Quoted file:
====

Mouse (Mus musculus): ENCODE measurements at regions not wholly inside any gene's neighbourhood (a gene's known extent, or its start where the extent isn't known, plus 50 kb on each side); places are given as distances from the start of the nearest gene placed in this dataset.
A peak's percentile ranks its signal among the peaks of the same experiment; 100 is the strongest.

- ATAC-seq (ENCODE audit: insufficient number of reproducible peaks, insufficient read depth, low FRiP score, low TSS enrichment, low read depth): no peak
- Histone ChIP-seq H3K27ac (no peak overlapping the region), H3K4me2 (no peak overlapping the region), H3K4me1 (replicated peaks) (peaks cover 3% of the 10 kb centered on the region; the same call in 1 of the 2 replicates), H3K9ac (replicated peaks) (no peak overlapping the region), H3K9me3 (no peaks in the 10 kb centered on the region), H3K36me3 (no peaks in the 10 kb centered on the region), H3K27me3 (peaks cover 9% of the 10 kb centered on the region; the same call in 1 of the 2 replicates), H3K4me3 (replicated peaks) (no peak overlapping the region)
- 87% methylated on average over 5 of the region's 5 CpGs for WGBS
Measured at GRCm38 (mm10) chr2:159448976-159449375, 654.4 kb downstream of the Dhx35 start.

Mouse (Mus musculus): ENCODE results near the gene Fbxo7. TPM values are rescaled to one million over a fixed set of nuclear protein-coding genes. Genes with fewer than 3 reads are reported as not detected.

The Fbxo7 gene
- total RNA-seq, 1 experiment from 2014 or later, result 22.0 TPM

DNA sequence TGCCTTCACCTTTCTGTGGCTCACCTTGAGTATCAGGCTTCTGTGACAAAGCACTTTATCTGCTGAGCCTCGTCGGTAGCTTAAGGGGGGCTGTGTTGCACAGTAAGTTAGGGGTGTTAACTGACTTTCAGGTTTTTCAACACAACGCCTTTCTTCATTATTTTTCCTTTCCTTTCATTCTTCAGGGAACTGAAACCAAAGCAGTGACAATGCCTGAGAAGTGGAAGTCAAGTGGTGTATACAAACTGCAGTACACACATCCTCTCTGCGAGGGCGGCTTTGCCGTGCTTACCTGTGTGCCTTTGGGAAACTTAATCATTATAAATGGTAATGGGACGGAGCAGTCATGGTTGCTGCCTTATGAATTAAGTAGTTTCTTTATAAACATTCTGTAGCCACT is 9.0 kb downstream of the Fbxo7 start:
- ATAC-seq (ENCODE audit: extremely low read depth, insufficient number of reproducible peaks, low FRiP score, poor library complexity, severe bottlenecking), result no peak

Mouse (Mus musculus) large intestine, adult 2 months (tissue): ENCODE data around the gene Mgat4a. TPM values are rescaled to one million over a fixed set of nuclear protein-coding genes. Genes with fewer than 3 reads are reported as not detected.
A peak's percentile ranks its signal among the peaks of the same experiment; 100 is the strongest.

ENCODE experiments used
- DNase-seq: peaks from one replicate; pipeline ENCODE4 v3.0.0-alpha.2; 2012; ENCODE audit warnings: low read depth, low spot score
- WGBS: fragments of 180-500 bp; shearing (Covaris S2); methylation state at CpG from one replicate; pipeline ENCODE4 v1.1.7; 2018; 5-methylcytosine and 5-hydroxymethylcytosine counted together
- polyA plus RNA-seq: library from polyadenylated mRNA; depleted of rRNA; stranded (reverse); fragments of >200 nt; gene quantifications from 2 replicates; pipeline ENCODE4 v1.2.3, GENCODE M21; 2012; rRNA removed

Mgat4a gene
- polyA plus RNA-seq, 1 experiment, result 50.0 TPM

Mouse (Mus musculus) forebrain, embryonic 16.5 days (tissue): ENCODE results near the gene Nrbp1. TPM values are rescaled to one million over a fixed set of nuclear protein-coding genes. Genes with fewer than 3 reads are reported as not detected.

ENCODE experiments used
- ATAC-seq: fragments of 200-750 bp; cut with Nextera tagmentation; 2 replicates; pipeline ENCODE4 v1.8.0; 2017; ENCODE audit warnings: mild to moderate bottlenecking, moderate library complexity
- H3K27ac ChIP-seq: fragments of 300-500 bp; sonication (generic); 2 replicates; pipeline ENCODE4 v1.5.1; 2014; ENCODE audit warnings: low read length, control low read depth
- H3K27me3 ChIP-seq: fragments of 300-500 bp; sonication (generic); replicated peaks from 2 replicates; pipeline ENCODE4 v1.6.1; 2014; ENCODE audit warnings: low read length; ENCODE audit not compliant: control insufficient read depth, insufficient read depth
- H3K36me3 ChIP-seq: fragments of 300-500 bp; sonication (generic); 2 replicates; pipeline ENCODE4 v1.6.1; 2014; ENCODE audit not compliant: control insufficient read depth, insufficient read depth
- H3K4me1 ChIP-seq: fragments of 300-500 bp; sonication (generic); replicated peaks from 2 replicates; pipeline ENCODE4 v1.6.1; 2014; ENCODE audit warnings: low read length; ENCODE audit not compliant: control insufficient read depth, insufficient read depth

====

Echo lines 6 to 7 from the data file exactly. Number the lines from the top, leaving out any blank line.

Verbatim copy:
Measured at GRCm38 (mm10) chr2:159448976-159449375, 654.4 kb downstream of the Dhx35 start.

Mouse (Mus musculus): ENCODE results near the gene Fbxo7. TPM values are rescaled to one million over a fixed set of nuclear protein-coding genes. Genes with fewer than 3 reads are reported as not detected.